Will Van Rates Spike Again in June?

< Back to posts

Many truckers adjusted their schedules ahead of Memorial Day to avoid running out of hours and getting stuck away from home on the long weekend. As a result, there were fewer trucks available last week, and the tighter truck load capacity pushed rates higher across much of the country.

The big uptick in prices on the top 100 van lanes could signal a big increase in the national average van rate going into June. Rates in many major markets are the highest they’ve been since April 1, and June is on track to be a second peak month of the year (the first being January).

DAT load boards provide the largest and most trusted digital freight marketplace in the trucking industry, with more than 179 million loads and trucks posted annually, plus insights into current spot market and contract rates based on $45 billion in real transactions.

All rates below include fuel surcharges and are based on real transactions between brokers and carriers.


California markets had the biggest uptick in prices. Los Angeles and Stockton, CA, outbound rates were up 5% and 4% respectively. Atlanta also continues to gain strength:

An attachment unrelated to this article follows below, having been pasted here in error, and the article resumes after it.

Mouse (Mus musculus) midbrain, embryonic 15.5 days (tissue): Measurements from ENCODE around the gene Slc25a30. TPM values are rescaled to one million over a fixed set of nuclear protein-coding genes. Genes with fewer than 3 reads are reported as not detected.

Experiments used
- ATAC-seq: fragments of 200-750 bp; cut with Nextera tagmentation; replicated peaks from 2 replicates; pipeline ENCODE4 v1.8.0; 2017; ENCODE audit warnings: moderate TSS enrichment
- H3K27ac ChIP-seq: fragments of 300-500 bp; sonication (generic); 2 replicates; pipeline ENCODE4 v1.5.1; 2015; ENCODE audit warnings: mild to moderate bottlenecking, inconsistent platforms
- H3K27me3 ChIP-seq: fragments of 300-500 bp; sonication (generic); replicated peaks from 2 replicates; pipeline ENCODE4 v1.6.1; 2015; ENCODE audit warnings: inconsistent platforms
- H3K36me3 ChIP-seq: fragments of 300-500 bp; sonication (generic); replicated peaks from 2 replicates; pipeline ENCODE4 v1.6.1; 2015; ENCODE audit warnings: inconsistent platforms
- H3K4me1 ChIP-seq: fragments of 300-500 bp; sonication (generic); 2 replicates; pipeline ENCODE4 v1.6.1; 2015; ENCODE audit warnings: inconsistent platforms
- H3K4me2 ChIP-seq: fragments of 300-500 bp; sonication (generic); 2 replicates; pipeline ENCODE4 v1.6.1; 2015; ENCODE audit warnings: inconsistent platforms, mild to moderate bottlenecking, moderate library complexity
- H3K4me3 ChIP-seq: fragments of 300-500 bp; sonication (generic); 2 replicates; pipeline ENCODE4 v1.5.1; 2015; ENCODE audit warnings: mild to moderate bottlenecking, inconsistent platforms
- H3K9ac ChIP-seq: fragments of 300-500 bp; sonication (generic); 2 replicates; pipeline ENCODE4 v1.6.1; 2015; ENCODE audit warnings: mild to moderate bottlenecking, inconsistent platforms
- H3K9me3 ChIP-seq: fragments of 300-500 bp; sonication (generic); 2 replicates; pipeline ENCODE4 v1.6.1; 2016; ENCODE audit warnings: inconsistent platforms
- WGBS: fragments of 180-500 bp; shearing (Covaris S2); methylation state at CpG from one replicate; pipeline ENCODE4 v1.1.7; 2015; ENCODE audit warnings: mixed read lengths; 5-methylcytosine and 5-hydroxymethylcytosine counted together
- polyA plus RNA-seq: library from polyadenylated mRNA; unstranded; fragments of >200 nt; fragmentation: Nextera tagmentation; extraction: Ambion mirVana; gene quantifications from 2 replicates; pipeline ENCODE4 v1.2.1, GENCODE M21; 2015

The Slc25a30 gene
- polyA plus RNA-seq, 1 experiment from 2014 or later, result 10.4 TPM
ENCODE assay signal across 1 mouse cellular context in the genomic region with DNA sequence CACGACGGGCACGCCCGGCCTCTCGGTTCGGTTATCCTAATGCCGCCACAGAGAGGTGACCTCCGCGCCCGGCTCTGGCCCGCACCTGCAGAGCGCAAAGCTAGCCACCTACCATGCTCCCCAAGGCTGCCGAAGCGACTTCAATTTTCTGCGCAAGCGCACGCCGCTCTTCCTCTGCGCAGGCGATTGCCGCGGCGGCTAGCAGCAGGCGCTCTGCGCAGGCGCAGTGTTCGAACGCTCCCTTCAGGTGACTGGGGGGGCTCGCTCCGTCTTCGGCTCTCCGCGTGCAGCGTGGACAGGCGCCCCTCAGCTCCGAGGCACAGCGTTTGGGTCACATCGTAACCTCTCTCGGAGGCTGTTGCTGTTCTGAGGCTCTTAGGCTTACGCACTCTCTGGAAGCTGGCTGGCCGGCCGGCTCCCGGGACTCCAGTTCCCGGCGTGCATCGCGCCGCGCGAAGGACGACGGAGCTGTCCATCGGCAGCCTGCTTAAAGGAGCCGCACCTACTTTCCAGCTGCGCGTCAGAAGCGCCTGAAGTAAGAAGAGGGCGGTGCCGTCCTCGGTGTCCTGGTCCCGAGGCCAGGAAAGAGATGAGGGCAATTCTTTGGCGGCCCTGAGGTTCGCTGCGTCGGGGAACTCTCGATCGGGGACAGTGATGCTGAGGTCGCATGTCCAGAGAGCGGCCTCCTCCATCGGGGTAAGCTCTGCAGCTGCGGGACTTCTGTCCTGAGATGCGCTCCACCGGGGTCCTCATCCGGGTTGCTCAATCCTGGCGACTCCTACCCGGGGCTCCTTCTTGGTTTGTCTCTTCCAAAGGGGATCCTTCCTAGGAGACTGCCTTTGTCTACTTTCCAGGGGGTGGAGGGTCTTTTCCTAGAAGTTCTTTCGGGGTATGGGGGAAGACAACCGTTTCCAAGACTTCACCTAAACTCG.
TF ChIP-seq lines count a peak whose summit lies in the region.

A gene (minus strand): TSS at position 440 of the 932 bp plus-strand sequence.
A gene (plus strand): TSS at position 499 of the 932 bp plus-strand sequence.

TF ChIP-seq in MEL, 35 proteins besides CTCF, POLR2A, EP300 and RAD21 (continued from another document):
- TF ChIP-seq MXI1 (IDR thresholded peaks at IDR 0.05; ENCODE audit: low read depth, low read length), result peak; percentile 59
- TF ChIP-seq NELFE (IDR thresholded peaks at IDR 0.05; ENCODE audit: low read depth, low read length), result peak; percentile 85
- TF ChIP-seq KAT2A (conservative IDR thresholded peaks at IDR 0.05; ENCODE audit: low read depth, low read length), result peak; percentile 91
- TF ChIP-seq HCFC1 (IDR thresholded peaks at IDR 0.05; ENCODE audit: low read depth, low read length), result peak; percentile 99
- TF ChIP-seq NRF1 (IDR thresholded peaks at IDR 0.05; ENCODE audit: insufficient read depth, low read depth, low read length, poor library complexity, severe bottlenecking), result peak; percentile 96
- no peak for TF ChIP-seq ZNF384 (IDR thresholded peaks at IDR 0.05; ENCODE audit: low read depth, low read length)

• Atlanta to Columbus, OH, surged 39¢ to an average of $2.58 – that’s higher than the average rate in the southbound direction, which usually pays more. A sign of how bullish prices are out of Atlanta
  • Atlanta to Charlotte jumped up 29¢ to $3.36/mile

A couple more northbound moves showing signs of summer:

  • L.A. to Seattle was up 29¢ to $3.20/mile
  • Memphis to Columbus added 27¢ at $2.84/mile


Increases in the number of inbound loads pushed prices down out of Denver and Philadelphia:

  • Denver to Dallas fell 12¢ to just $1.15/mile
  • Philadelphia to Charlotte was down 11¢ to $1.67/mile, but that’s still 36¢ above where it was a year ago

Find loads, trucks and lane-by-lane rate information in DAT load boards, including rates from DAT RateView.

Related Posts

Demand for dry van equipment continued to slide last week, along with rates. We saw it coming, as load-to-truck ratios

Spot market demand for dry van truckload shipments picked up steam again last week, with retail freight leading to tighter

By and large, spring was not kind to carriers, so the higher rates we’ve been seeing in recent weeks are